Welcome to the Tuesday edition of the Coffee Hour on Street Prophets. This is our communities’ open thread where we can talk about what’s happening in our lives, our thoughts on current events, and anything else that strikes your fancy. I thought it might be interesting today to start the conversation with some of the writings of the Dalai Lama.
The Dalai Lama is the spiritual leader of the Gelug (Yellow Hat) branch of Tibetan Buddhism. The current Dalai Lama, Tenzin Gyatso (བསྟན་འཛིན་རྒྱ་མཚོ་), is the 14th Dalai Lama and is the principal incarnation of Chenrezig, the bodhisattva of compassion. He was formally enthroned on November 17, 1950.
According to the Dalai Lama, there are three broadly identifiable stages in the ethical teachings on compassion in the great religions:
First, is the ethics of restraint: this involves refraining from actions harmful to self and others.
Second, is the ethics of compassion: this develops the seeds of empathy in having some regard for the other into an active generation of love and compassion for all other beings.
Third, is the attainment of pure altruism: this is selfless service without regard for any return or benefit.
Different religions approach these three stages of ethical teachings in a different manner. According to the Dalai Lama:
“A theistic tradition may base the validity of these teachings on divine law, while a nontheistic religion may ground it in the law of causality or on a notion of the basic goodness of our fundamental nature.”There are, however, many religions, such as Buddhism, which do not focus on or include a concept of a god, higher power, or creator. This is a major barrier to developing a sense of unity among the world’s religions and there are many Christian leaders who vehemently deny that Buddhism is a religion. The Dalai Lama writes:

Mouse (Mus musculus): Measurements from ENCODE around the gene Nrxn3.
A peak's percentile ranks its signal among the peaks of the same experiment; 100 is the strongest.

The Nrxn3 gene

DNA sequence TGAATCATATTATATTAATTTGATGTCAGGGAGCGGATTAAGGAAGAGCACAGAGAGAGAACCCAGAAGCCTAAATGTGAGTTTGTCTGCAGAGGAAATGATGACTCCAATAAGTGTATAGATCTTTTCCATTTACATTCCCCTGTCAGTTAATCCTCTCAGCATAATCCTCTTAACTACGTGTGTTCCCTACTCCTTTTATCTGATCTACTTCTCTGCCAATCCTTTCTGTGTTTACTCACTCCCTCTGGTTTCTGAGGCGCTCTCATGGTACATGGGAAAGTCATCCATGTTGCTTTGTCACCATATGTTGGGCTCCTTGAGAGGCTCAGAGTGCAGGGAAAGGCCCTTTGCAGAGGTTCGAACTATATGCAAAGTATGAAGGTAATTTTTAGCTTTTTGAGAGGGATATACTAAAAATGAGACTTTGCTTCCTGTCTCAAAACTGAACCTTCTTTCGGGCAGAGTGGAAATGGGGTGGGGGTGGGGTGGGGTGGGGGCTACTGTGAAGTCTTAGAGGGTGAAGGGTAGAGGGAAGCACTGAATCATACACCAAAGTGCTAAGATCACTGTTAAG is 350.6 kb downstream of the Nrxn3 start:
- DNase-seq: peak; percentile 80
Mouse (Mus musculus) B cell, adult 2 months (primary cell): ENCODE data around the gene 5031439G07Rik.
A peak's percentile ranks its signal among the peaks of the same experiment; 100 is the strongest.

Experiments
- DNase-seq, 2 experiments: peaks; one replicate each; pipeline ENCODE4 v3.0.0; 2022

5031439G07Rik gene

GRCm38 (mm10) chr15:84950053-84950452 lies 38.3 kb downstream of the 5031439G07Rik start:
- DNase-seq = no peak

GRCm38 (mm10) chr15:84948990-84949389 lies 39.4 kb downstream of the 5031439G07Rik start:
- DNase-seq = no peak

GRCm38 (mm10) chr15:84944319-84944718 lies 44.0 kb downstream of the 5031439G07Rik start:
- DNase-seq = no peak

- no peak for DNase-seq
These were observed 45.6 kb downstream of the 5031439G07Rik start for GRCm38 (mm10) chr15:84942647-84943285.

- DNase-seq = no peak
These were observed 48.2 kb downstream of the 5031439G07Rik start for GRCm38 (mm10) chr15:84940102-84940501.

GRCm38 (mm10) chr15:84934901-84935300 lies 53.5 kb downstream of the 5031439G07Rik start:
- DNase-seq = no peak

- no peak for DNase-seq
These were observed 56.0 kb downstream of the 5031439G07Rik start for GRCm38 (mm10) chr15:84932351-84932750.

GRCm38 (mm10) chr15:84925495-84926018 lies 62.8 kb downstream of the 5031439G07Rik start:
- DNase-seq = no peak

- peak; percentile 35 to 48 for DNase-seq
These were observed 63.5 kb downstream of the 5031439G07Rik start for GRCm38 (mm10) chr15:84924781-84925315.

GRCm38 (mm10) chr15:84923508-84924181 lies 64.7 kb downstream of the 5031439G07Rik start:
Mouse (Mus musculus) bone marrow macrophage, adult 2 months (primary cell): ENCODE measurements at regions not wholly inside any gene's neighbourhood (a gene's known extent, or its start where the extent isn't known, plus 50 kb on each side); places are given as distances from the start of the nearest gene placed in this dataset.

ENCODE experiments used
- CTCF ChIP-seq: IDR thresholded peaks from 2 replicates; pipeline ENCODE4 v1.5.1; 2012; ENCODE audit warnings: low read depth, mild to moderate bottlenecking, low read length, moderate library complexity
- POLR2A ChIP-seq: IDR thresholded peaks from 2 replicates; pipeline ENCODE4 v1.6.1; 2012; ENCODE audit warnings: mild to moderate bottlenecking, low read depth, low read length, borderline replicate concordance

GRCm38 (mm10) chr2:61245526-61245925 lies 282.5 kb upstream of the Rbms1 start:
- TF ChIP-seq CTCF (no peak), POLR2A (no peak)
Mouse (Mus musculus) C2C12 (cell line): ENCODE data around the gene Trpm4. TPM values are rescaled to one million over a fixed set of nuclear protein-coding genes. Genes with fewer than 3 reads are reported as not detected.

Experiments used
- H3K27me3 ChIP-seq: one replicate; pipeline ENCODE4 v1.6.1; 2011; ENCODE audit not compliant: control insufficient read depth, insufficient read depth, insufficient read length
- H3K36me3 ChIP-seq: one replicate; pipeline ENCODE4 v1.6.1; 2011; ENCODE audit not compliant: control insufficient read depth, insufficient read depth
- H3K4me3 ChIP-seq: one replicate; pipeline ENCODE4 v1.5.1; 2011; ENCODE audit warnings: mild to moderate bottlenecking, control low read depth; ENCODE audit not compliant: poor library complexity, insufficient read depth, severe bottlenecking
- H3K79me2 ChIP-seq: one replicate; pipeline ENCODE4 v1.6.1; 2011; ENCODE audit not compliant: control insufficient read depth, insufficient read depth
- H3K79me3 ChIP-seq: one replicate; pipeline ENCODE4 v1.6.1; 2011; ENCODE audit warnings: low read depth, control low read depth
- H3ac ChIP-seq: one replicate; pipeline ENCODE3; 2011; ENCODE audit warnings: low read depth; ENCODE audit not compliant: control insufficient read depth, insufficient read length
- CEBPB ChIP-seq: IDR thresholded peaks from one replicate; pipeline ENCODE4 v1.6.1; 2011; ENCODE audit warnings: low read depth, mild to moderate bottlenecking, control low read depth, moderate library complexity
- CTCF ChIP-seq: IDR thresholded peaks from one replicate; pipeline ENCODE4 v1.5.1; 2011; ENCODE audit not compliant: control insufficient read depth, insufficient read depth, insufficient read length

“Given that Christianity is a major theistic religion, clearly central is the belief in God, the Supreme Being upon whom everything is dependent. It is the source, the final cause, and the reason for all things existent, yet is itself uncaused and not contingent upon anything else—in short, it is a necessary being.”The Dalai Lama feels that it is important for the manner different regions of the world to work together:
“For some, the idea that this very life has been created by god is deeply inspiring and also most powerful in providing a spiritual anchor; while for others, the notion of an all-powerful creator is troubling and even untenable.”
“…one of the most urgent tasks for humankind today is to establish genuine peaceful coexistence among peoples throughout the world, then the world’s religions have a crucial role to play.”So what do you think: is it possible for the world’s religions to develop respect and harmony in the world, or will they continue to be the source of wars, repression, and disharmony?
More importantly, what’s happening in your life and what’s for dinner?